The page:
Designed by Robert Adam and completed by 1774, the Pulteney Bridge, which crosses the River Avon in Bath, England, connects the historic city with land that the wealthy Pulteney family originally wished to develop as a suburb. It is exceptional in that it is one of only four bridges in the world to have shops built across its full span on both sides, similar to the Ponte Vecchio in Florence, Italy and the Ponte di Rialto in Venice, Italy.
By the end of the 18th century, the bridge had been damaged by floods, but was rebuilt to a similar design, measuring 148 feet long and 58 feet wide. Over the next century, alterations to the shops included cantilevered extensions. During the 20th century, the bridge was further preserved and partially returned it to its original appearance. Although there have been various plans to pedestrianize the bridge, it is still used by buses and taxis. The street and buildings sit above 3 equal segmented arches. Built of limestone in a classic Palladian style, the southern façade has a temple-like central bay with symmetrical wings connecting to two flanking, terminating pavilions. The central bay, supported by austere Doric pilasters, is flanked by two smaller bays, each with a small pointed pediment supported by shallow pilasters. The focal point of the building is a large Palladian window topped by a central broken pediment. A pair of small ocular windows are also placed symmetrically at mezzanine level beneath the central broken pediment.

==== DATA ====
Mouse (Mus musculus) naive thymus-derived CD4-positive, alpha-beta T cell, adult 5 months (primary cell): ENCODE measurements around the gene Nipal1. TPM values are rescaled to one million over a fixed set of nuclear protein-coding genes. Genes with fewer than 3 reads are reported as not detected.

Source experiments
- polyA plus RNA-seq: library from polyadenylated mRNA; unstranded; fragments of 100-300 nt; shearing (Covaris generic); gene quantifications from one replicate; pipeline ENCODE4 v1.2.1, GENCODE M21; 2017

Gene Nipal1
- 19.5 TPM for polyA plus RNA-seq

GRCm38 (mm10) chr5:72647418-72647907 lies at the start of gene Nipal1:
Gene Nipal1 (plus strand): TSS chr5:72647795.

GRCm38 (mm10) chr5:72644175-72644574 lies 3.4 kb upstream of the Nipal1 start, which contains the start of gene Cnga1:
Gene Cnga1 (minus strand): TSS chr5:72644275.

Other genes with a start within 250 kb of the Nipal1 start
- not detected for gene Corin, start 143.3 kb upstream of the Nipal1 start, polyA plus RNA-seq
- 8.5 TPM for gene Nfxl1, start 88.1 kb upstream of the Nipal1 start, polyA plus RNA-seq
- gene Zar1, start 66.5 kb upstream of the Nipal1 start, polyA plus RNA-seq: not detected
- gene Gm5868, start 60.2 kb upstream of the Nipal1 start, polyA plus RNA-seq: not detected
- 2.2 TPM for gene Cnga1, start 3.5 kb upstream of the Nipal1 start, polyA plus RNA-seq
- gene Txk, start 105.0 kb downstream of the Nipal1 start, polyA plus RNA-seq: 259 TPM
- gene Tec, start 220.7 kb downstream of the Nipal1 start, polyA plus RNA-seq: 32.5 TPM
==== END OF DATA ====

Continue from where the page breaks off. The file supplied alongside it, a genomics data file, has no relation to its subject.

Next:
- Viewed: 2017